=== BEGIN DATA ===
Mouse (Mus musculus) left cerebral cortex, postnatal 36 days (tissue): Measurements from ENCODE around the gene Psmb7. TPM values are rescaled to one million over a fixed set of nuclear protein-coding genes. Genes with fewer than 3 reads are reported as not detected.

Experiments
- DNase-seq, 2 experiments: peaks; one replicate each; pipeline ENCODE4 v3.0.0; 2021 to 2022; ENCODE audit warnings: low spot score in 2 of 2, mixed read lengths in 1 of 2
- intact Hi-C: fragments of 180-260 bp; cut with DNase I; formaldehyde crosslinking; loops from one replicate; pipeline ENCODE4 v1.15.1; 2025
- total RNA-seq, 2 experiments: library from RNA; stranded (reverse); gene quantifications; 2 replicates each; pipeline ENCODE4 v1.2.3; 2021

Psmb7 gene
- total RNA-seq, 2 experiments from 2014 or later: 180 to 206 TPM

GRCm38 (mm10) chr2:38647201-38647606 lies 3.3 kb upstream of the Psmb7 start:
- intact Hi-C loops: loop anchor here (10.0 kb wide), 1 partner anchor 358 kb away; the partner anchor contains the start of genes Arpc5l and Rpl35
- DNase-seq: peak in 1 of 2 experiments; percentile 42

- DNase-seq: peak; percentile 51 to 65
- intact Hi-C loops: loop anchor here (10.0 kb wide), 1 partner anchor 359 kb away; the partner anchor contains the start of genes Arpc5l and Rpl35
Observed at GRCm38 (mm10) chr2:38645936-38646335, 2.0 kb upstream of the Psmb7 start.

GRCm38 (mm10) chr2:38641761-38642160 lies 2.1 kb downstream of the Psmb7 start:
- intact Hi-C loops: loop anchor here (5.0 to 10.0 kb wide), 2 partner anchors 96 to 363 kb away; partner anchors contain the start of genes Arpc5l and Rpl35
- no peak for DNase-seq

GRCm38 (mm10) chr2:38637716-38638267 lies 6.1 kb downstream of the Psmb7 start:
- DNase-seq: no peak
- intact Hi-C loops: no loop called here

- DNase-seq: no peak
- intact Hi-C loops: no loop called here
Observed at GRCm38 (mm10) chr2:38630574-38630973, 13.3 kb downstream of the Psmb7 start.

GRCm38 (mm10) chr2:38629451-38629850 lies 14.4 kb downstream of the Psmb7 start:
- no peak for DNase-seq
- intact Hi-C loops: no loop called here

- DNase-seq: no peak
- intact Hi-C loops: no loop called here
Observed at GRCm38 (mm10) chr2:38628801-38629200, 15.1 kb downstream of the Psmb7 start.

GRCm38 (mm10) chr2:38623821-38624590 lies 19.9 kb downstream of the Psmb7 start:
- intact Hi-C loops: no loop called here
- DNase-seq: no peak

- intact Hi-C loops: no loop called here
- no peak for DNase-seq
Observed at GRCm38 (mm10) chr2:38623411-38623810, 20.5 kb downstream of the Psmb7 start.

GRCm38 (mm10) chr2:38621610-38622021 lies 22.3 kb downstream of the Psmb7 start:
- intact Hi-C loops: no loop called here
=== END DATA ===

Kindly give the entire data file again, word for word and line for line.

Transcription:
Mouse (Mus musculus) left cerebral cortex, postnatal 36 days (tissue): Measurements from ENCODE around the gene Psmb7. TPM values are rescaled to one million over a fixed set of nuclear protein-coding genes. Genes with fewer than 3 reads are reported as not detected.

Experiments
- DNase-seq, 2 experiments: peaks; one replicate each; pipeline ENCODE4 v3.0.0; 2021 to 2022; ENCODE audit warnings: low spot score in 2 of 2, mixed read lengths in 1 of 2
- intact Hi-C: fragments of 180-260 bp; cut with DNase I; formaldehyde crosslinking; loops from one replicate; pipeline ENCODE4 v1.15.1; 2025
- total RNA-seq, 2 experiments: library from RNA; stranded (reverse); gene quantifications; 2 replicates each; pipeline ENCODE4 v1.2.3; 2021

Psmb7 gene
- total RNA-seq, 2 experiments from 2014 or later: 180 to 206 TPM

GRCm38 (mm10) chr2:38647201-38647606 lies 3.3 kb upstream of the Psmb7 start:
- intact Hi-C loops: loop anchor here (10.0 kb wide), 1 partner anchor 358 kb away; the partner anchor contains the start of genes Arpc5l and Rpl35
- DNase-seq: peak in 1 of 2 experiments; percentile 42

- DNase-seq: peak; percentile 51 to 65
- intact Hi-C loops: loop anchor here (10.0 kb wide), 1 partner anchor 359 kb away; the partner anchor contains the start of genes Arpc5l and Rpl35
Observed at GRCm38 (mm10) chr2:38645936-38646335, 2.0 kb upstream of the Psmb7 start.

GRCm38 (mm10) chr2:38641761-38642160 lies 2.1 kb downstream of the Psmb7 start:
- intact Hi-C loops: loop anchor here (5.0 to 10.0 kb wide), 2 partner anchors 96 to 363 kb away; partner anchors contain the start of genes Arpc5l and Rpl35
- no peak for DNase-seq

GRCm38 (mm10) chr2:38637716-38638267 lies 6.1 kb downstream of the Psmb7 start:
- DNase-seq: no peak
- intact Hi-C loops: no loop called here

- DNase-seq: no peak
- intact Hi-C loops: no loop called here
Observed at GRCm38 (mm10) chr2:38630574-38630973, 13.3 kb downstream of the Psmb7 start.

GRCm38 (mm10) chr2:38629451-38629850 lies 14.4 kb downstream of the Psmb7 start:
- no peak for DNase-seq
- intact Hi-C loops: no loop called here

- DNase-seq: no peak
- intact Hi-C loops: no loop called here
Observed at GRCm38 (mm10) chr2:38628801-38629200, 15.1 kb downstream of the Psmb7 start.

GRCm38 (mm10) chr2:38623821-38624590 lies 19.9 kb downstream of the Psmb7 start:
- intact Hi-C loops: no loop called here
- DNase-seq: no peak

- intact Hi-C loops: no loop called here
- no peak for DNase-seq
Observed at GRCm38 (mm10) chr2:38623411-38623810, 20.5 kb downstream of the Psmb7 start.

GRCm38 (mm10) chr2:38621610-38622021 lies 22.3 kb downstream of the Psmb7 start:
- intact Hi-C loops: no loop called here